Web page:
The Fall of Africa's First Narco-State

Since 2007, Guinea-Bissau has become the new hub for cocaine trafficking in Africa. Drug cartels from South America and the voracious appetite for cocaine in Europe has transformed this tiny country into a living hell.

On March 2nd at 5:00 am, President Joao Bernardo Vieira was killed by order of a few generals trying to make new alliances with drug cartels.

Local drug traffickers have successfully organized a strong criminal network in Bissau. Over the last two years, abductions, murders and threats have gradually became normal practice. In this picture, an account is settled between drug dealers.

The President was shot to death and slaughtered with a machete in his kitchen. Vieira was killed upon order of a few generals trying to make new alliances with drug cartels to transform the country into a military controlled point of shipment.

During the President's funeral, Guineans gathered by the graveyard, though only a few were crying for the loss. Most were more concerned about the possibility of another civil war. In this picture, a family member of the President mourns.

Minutes after the assassination of the President, the soldiers looted his home. They stole everything they could: his phone, videos, clothes and even food. The Commando rummaged through his bedroom to steal personal documents and family pictures.

Soldiers standing in front of the military headquarters that was blown up by a remote controlled bomb that killed General Tagme Na Wai, Chief of the army.

The soldiers who executed the President broke into the compound by shooting rockets with their bazookas.

Two Nigerians affiliated with a Guinean drug trafficking ring prepare capsules containing cocaine that will be swallowed and then smuggled into Europe.

The team of soldiers who executed the President.

Joao Vieira's execution was preceded by a clash between his bodyguards and his killers outside of the presidential compound. The President's armored Hummer, parked in front of his house, was destroyed by the soldiers.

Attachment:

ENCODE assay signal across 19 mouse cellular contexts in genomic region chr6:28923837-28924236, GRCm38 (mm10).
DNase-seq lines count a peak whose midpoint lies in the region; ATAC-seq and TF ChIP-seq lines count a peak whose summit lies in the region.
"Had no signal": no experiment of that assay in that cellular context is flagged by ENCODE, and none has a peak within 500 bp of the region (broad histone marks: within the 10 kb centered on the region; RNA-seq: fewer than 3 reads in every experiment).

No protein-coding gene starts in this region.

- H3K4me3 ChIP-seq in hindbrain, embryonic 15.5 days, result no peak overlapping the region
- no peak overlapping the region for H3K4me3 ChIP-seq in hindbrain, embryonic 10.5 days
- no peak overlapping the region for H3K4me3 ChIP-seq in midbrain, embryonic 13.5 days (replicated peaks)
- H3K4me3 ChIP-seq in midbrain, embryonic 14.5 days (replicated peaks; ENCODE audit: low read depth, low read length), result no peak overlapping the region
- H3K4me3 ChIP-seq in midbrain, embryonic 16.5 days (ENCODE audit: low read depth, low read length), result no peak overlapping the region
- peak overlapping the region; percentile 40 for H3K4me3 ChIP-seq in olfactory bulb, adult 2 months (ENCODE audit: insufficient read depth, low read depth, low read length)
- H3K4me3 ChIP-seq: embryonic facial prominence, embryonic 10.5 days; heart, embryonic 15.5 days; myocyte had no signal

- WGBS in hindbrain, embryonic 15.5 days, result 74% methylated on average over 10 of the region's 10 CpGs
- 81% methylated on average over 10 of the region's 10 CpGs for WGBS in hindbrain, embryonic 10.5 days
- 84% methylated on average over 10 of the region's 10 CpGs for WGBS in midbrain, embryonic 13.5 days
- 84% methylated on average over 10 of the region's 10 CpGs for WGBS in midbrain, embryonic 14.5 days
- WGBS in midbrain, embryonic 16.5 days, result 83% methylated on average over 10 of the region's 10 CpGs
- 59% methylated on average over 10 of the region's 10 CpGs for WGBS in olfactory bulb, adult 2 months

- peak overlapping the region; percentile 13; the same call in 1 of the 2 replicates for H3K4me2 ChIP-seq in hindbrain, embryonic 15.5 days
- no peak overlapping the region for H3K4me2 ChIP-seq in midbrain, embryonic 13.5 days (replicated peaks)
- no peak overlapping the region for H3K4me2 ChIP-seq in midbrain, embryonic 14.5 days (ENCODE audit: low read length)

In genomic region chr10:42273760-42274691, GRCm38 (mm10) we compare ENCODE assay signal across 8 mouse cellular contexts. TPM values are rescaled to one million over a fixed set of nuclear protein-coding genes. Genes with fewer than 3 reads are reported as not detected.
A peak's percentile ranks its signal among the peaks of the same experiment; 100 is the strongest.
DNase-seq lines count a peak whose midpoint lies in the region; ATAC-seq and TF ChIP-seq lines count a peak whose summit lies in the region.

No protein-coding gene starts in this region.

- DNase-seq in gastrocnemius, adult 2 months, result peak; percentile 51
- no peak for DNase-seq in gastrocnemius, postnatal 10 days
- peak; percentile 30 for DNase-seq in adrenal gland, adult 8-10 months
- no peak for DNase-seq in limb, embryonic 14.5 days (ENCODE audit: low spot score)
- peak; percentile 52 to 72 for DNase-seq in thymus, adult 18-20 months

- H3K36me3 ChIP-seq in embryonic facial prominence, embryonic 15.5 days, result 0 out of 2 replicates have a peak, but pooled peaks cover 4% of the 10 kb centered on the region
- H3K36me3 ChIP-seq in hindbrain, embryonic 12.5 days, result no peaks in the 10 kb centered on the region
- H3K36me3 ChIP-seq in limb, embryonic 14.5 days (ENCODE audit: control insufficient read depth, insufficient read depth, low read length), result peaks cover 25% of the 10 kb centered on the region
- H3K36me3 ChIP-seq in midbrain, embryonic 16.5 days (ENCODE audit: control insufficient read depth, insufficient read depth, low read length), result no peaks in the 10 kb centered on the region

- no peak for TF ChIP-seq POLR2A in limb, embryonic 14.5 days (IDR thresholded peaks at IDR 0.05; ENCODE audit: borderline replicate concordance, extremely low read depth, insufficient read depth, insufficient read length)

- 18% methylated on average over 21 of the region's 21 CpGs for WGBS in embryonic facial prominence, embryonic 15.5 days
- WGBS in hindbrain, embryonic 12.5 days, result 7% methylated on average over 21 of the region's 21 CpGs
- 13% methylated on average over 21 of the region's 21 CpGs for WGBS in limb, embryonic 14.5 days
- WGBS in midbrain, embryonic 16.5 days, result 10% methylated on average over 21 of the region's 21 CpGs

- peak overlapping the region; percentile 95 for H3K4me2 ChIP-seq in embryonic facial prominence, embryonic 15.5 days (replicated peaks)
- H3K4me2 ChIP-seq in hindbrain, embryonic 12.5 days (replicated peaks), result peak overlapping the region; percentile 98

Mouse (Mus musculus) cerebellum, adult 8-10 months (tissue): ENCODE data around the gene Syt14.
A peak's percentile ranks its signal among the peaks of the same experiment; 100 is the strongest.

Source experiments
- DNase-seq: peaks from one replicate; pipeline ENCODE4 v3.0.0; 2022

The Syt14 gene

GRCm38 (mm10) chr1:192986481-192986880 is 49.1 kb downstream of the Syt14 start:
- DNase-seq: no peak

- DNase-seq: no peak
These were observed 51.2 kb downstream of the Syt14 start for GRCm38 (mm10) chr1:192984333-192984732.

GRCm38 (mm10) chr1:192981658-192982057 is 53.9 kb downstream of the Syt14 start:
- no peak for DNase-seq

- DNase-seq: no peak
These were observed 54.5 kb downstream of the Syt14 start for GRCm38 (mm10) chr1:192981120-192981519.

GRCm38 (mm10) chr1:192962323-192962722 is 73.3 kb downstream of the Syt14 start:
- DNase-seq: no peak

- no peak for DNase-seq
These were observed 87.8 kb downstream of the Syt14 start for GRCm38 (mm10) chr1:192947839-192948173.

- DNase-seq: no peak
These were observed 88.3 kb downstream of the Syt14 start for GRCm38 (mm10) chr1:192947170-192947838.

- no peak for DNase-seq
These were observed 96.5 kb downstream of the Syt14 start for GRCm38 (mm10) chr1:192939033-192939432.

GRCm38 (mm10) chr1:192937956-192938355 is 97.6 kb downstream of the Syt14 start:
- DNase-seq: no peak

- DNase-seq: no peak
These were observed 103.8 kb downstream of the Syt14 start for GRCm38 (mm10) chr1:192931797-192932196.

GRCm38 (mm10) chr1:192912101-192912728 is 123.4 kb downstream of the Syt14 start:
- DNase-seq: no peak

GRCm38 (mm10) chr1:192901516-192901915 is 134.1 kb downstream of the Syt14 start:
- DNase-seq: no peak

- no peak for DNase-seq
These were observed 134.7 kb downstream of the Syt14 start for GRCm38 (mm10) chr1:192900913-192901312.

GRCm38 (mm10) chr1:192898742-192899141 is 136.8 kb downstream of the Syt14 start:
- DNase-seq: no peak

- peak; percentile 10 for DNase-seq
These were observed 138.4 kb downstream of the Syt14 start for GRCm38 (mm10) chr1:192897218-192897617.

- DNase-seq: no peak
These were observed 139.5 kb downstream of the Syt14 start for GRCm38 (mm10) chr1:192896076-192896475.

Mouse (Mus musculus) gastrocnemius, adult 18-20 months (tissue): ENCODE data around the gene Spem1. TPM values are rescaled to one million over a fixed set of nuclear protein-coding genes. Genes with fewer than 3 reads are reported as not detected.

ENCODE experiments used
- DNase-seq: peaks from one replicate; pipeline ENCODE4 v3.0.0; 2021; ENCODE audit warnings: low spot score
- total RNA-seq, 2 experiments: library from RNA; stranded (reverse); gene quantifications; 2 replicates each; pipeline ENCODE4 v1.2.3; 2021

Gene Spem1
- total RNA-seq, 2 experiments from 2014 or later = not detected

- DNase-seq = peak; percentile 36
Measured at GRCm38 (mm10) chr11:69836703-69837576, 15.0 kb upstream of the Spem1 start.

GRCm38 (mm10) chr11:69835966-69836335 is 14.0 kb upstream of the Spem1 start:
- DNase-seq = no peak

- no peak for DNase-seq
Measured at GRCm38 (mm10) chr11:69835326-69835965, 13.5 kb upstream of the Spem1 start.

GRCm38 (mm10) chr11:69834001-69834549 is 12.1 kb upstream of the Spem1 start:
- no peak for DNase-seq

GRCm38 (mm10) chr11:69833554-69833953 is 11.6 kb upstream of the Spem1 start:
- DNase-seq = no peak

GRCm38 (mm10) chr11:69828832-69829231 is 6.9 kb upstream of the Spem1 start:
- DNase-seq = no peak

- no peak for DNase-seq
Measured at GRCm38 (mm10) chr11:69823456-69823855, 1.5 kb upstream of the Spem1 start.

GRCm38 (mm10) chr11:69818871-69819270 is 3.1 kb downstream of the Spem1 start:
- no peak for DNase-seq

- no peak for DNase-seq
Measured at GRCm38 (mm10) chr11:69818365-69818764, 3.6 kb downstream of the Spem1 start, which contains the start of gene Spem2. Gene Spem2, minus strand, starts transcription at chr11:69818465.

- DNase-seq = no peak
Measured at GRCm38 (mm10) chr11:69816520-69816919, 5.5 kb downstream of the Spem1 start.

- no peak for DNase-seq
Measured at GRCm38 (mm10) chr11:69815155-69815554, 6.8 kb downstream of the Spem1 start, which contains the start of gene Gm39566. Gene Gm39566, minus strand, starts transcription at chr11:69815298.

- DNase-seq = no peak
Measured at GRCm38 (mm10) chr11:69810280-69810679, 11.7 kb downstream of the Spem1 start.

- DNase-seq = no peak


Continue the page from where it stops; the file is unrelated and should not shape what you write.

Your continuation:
People gathered around the cemetery to protest while the ambulance transported the President's coffin to the graveyard.

The team of soldiers who executed the President.

Bissau's poorest neighborhood, Reno, is home to most of the drug traffickers. In the past two years it has also become a locus of crack addiction.

The abduction of a drug trafficker for a settling of account.

Guinea Bissau doesn't have a designated prison. One of the locations used to imprison criminals is an old colonial house.

Prisoners are free to leave the prison from 2-6 pm, but usually return to have a free daily meal. During my visit, there were three prisoners charged with drug-related crimes, for smuggling capsules of cocaine and they were all freed.

Bissau's port was the beating heart of the country until the civil war in 1998 when it was partially destroyed. Today it is a major point of shipment for cocaine.

Cocaine trafficking has turned Guinea Bissau into Africa's first narco-state, and a lucrative source of cash for Hezbollah and al Qaida as well as South American drug cartels. The double assassinations last March of the country's president and army chief of staff may have been the point of no return as this tiny country sinks into a new era of conflict.

Disclaimer: The following contains graphic imagery and content, and may not be suitable for all ages.

Photographed by: Marco Vernaschi / Pulitzer Center